Kazakhstan "concerned": Almost 20 dead after mass unrest in Uzbekistan

Uzbekistan's President Mirsijoyev rules his country with an iron fist.

Kazakhstan "concerned": Almost 20 dead after mass unrest in Uzbekistan

Uzbekistan's President Mirsijoyev rules his country with an iron fist. When the citizens of the Republic of Karakalpakstan demonstrate for their autonomy rights, the police arrive. The authorities admit that almost 20 people have been killed and hundreds injured. Human rights activists doubt the numbers.

According to official figures, at least 18 people have died during unrest in the former Soviet republic of Uzbekistan that lasted several days. This was announced by a representative of the Prosecutor General's Office Abror Mamatov. The protests broke out in Nukus, the capital of the autonomous republic of Karakalpakstan in the west of the Central Asian country, at the end of last week. They are directed against a planned constitutional reform in which the sovereignty of the region is no longer explicitly mentioned. Mamatov spoke of "mass unrest".

According to the National Guard, there were also more than 240 injuries. Of these, 94 were taken to hospitals. Media reports spoke of significantly more fatalities and injuries without this being officially confirmed. As a result of the protests, the President of the country of 35 million inhabitants, Shawkat Mirsiyoyev, has now given in. The constitutional paragraphs on the sovereignty of Karakalpakstan should now remain unchanged.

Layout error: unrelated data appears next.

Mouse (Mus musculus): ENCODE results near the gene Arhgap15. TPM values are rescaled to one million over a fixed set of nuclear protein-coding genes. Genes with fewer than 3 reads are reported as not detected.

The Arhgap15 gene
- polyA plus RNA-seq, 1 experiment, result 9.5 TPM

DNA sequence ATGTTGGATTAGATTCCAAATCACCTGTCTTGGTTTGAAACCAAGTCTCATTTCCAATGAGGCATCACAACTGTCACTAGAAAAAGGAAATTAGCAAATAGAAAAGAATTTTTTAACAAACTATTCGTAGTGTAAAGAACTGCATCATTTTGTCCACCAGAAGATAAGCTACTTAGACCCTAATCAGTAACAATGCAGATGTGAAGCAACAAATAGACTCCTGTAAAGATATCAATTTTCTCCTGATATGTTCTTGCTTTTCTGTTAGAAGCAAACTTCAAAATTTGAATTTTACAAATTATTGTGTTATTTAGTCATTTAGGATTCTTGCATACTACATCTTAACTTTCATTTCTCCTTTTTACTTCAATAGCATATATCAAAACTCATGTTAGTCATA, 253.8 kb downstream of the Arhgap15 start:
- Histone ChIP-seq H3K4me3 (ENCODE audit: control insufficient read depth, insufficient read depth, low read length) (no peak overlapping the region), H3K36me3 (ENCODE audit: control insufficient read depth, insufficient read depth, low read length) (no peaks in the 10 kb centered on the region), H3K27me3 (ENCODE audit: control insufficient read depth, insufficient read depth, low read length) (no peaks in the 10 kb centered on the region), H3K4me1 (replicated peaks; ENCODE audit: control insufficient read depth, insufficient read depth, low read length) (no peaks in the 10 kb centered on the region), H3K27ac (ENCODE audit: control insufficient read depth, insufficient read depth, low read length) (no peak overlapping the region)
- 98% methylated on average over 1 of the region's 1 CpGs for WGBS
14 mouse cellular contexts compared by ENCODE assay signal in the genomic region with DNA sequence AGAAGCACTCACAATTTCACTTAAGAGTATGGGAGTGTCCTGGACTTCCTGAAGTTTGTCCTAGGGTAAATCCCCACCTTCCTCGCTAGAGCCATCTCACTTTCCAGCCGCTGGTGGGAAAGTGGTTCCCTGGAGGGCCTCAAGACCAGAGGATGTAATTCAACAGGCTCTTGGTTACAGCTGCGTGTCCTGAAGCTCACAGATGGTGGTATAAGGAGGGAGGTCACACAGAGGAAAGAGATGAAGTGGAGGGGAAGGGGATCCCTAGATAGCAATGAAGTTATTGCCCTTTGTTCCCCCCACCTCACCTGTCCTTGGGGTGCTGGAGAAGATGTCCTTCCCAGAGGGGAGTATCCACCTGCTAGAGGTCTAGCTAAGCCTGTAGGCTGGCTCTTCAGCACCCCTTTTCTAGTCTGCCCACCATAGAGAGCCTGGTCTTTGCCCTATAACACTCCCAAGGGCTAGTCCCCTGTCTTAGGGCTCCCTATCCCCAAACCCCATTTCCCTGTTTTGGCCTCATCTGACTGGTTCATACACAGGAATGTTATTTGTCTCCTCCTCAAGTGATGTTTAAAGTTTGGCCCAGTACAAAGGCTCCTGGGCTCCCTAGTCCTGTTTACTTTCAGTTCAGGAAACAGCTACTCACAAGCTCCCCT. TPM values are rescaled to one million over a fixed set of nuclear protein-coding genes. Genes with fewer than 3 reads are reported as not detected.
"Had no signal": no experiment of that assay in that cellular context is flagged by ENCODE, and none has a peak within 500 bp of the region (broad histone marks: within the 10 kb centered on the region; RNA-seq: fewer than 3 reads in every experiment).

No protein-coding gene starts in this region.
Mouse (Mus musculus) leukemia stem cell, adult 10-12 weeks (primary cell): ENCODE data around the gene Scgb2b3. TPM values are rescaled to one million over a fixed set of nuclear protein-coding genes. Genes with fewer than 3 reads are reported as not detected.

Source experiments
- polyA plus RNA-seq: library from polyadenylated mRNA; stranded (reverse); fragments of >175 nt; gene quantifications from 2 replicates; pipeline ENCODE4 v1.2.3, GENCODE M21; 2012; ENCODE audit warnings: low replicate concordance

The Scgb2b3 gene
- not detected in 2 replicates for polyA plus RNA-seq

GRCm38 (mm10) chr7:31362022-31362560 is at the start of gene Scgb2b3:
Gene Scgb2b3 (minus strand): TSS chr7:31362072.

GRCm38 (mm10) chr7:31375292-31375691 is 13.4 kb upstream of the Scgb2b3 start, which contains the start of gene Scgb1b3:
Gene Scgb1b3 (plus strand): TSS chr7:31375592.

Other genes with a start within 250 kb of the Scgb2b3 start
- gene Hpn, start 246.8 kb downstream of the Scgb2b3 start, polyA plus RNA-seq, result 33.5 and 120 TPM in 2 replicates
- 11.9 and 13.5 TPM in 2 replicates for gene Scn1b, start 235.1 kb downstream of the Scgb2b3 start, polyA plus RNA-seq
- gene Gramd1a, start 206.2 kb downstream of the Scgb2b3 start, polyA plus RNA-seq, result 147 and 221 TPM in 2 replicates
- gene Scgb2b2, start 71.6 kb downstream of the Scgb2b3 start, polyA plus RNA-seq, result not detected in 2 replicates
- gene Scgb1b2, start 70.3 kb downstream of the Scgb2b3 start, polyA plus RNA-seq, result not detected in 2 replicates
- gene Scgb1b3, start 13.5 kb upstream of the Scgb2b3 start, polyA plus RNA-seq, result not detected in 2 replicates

Only about two million people live in the Aral Sea region, but with 164,000 square kilometers - twice the size of Austria - Karakalpakstan covers almost 40 percent of the country's area. The republic has its own parliament. Karakalpak is an official language alongside Uzbek. Otherwise, autonomy rights are limited.

Unannounced demonstrations like the one in Nukus are illegal in authoritarian Uzbekistan and are very rare. "There have been unconfirmed reports of excessive use of force by security forces during the July 1 protests in Nukus," Human Rights Watch Europe and Central Asia director Hugh Williamson wrote on Twitter on Sunday. He called for an investigation into what was happening.

The Foreign Ministry of neighboring Kazakhstan, whose government had violent protests put down in early January, also expressed concern over the events in Uzbekistan over the weekend. "We welcome and support the Uzbek leadership's decisions to stabilize the situation in Karakalpakstan," the ministry said in a statement.

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